Having it as an IInterceptionBehavior should be straightforward. Feel free to modify it to your liking!

Interception in .NET – Part 2: Dynamic Interception

This is part two of a series of posts on interception in .NET. You can find the first part here.

Interception Targets

There are two possible targets for interception:

  • Types, such as classes or interfaces;
  • Instances of types.

Depending on the target, we can use different interception techniques.

Interception Techniques

In .NET, like in other OOP languages, we have the following interception techniques:

  • Virtual method interception: this is a type interception technique by which we subclass dynamically a target type – an interface or a class, since structures do not allow subclassing – and add method overrides for the methods we want to intercept. Of course, only virtual methods can be intercepted (abstract methods and interface methods are treated as virtual); the interceptor returns an instance of the dynamically generated subclass of the target type, which is treated exactly as if it were this target type;
  • Interface interception: an instance interception technique. There has to be an existing object for us to intercept, and it must implement one or more interfaces. We can intercept any method or property exposed by one of these interfaces; basically, the generated interceptor code sits between the exposed interface and the existing target;
  • Transparent proxy interception: another instance interception technique. The target types must either be interfaces or classes inheriting from MarshalByRefObject, one instance of which should exist. It is possible to intercept any interface methods or any method declared in the MarshalByRefObject-derived class; the interceptor acts as a proxy between the exposed interface or class and the actual object;
  • Context-bound object interception: this a .NET-specific interception technique for instance interception by which we can intercept any calls to objects of classes inheriting from ContextBoundObject. This one is not as generic as the others because we need to have our class inherit from ContextBoundObject, which we wouldn’t normally do, and add some boilerplate code.

Next

Next post will talk about static interception.

Interception in .NET – Part 1: Introduction

Update: see part two here.

Interception is the capability by which developers can inject behavior dynamically into existing methods or properties, before, after or instead of their execution. A common paradigm is Aspect-Oriented Programming (AOP), which postulates that we separate non-core, like cross-cutting concerns, from core functionality, and we apply these concerns automatically to our code; this way developers need only focus on implementing the business requirements. These cross-cutting concerns normally consist of logging, exception handling, caching, access control and the likes. An example: imagine you want any exception that might be thrown by your code to be logged somewhere; in this case, you can create an aspect to be applied to your methods that wraps each in a trycatch block and does something with the caught exception.

In .NET, as in other object-oriented languages (think Java), we have basically two kinds of interception:

  • Static: the assembly code is changed after it is built, a process called IL weaving;
  • Dynamic: changes are done as the application is running.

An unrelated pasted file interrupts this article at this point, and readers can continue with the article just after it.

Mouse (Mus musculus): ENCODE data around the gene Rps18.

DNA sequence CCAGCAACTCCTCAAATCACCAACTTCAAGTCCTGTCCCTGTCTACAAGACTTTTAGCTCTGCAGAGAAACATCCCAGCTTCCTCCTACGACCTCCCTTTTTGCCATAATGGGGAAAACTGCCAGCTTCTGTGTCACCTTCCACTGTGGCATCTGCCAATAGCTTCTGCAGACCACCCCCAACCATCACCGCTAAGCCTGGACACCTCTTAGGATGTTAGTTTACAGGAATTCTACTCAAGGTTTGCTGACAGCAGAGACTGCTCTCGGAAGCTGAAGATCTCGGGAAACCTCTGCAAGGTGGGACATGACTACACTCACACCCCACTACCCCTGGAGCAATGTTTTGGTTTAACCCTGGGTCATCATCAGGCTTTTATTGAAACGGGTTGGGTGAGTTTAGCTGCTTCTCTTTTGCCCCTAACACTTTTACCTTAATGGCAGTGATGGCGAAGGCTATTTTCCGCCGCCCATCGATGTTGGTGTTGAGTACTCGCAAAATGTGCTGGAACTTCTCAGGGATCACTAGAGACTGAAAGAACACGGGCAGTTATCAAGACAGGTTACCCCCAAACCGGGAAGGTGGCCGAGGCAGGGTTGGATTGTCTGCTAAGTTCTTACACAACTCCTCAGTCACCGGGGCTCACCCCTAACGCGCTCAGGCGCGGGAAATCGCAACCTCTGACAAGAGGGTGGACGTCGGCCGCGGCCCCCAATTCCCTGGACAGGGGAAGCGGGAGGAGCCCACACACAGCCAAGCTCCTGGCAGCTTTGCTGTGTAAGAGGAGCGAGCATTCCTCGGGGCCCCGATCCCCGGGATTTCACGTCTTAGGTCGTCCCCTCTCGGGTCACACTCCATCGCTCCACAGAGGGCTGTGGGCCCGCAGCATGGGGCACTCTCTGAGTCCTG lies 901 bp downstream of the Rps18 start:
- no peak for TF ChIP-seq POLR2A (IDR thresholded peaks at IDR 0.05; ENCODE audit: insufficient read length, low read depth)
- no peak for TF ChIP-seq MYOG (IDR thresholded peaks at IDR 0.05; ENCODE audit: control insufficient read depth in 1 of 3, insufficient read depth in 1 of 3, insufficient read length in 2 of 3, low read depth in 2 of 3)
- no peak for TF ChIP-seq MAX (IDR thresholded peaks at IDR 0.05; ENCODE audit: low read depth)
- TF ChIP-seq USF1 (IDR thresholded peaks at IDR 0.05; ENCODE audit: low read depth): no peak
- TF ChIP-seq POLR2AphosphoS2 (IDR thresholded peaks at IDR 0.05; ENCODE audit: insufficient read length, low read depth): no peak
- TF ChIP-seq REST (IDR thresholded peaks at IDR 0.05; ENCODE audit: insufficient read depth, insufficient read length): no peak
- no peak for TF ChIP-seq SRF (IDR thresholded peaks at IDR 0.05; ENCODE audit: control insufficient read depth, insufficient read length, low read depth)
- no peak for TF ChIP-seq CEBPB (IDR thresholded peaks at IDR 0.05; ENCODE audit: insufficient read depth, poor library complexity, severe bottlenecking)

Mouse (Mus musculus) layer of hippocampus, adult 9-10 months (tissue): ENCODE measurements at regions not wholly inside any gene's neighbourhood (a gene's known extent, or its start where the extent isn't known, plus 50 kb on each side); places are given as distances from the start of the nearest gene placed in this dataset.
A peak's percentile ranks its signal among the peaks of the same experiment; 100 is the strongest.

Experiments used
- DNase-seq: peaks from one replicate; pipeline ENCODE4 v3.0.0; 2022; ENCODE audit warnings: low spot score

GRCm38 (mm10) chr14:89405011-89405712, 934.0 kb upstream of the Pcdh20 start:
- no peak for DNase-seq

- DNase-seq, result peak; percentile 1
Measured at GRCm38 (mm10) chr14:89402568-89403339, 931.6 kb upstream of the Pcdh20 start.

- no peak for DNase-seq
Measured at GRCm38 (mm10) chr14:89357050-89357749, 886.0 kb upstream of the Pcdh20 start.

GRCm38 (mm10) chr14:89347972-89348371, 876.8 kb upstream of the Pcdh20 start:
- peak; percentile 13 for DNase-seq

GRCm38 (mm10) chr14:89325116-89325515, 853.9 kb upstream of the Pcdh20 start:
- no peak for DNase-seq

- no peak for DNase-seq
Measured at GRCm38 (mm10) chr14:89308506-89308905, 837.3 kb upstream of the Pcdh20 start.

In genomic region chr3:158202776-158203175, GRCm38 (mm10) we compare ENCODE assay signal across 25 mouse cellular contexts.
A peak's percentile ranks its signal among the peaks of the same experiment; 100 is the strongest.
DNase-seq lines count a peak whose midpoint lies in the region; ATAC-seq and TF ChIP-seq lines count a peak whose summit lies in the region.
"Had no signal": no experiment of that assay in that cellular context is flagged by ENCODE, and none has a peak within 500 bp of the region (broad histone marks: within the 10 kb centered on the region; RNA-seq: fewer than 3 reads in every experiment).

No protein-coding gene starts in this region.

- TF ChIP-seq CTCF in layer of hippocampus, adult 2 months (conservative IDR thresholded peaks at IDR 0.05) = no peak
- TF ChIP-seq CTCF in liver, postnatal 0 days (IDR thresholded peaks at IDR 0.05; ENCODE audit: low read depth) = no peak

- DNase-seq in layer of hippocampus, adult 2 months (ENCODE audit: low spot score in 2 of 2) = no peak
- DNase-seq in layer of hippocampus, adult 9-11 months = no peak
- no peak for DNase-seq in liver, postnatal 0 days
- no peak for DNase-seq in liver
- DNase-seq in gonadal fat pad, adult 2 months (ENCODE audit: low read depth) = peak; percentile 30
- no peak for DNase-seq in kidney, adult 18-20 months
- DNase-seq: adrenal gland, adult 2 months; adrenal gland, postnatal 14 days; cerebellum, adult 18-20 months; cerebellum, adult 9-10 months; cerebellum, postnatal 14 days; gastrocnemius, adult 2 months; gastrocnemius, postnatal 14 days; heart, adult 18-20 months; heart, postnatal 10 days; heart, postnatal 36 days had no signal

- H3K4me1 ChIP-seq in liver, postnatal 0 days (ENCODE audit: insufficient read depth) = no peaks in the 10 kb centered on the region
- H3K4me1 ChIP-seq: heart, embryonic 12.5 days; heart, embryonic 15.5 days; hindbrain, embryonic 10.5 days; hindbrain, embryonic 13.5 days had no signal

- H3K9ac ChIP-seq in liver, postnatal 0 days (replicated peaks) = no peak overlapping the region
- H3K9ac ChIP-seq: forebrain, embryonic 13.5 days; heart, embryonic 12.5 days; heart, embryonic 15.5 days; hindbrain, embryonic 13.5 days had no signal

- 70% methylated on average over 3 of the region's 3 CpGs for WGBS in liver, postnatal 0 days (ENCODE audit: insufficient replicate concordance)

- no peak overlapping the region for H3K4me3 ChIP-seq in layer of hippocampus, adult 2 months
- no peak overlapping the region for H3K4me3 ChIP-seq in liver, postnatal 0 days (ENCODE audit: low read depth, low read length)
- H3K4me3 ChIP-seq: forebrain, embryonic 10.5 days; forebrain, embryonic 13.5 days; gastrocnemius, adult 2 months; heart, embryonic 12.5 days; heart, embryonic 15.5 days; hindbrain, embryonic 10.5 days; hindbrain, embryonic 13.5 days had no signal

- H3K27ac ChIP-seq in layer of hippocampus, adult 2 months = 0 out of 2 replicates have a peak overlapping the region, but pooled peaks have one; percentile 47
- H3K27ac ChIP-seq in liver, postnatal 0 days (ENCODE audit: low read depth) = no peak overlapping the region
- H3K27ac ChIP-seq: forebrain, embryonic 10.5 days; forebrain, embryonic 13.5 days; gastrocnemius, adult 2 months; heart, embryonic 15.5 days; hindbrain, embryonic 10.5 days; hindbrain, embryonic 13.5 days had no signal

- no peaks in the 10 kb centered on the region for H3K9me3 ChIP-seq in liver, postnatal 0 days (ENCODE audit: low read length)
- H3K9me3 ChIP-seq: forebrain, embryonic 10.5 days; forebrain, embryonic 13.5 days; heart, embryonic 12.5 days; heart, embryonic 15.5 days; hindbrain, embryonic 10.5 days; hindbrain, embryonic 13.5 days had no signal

Some examples of dynamic frameworks that allow injecting interception at compile or runtime include Unity, Ninject, Spring.NET, Castle Windsor, LinFu, Autofac, LOOM.NET, Seasar, etc (as you can see, these are all Inversion of Control containers). Static (post-compilation) ones include Fody, SheepAspect, Mono.Cecil, and PostSharp. There are use cases for both kinds, so one does not really exclude the other. Static interception will probably be faster, but then the resulting assembly will not be exactly what you expect it to be – it has happened to me: the .PDB file would not match the .DLL, but it was my fault! Smile. In dynamic interception you get more control over the process and can even modify it at runtime.

How exactly aspects are applied to the code depends on the framework being used: some rely on attributes, others XML configuration, and others on fluent interfaces. In any case, the general idea is:

“For methods X, Y and Z, before/after/instead of actually executing it, do this instead”

On the next post, I am going to talk about the alternatives that exist for dynamic interception in .NET. Stay tuned!

ASP.NET Web Forms Extensibility: Model Binding Value Providers

ASP.NET 4.5 introduced model binding: basically, it is a way for databound controls – Repeater, GridView, ListView, etc – to be fed, not from a datasource control – ObjectDataSource, EntityDataSource, SqlDataSource, etc -, but from a method in the page. This method needs to return a collection, and may have parameters. The problem is: how these parameters get their values? The answer is: through a model binding value provider.

A model binding value provider is a class that implements IValueProvider, and normally is injected through a ValueProviderSourceAttribute-derived attribute. ASP.NET includes some implementations:

If we want, say, to return a value from the Common Service Locator, it’s pretty easy. First, an attribute:

[Serializable]

[AttributeUsage(AttributeTargets.Parameter, AllowMultiple = false)]

public sealed class ServiceLocatorAttribute : ValueProviderSourceAttribute

{

    private readonly Type serviceType;

    private readonly String key;


    public ServiceLocatorAttribute(Type serviceType, String key = null)

    {

        this.serviceType = serviceType;

        this.key = key;

    }


    public override IValueProvider GetValueProvider(ModelBindingExecutionContext modelBindingExecutionContext)

    {

        return new ServiceLocatorValueProvider(this.serviceType, this.key);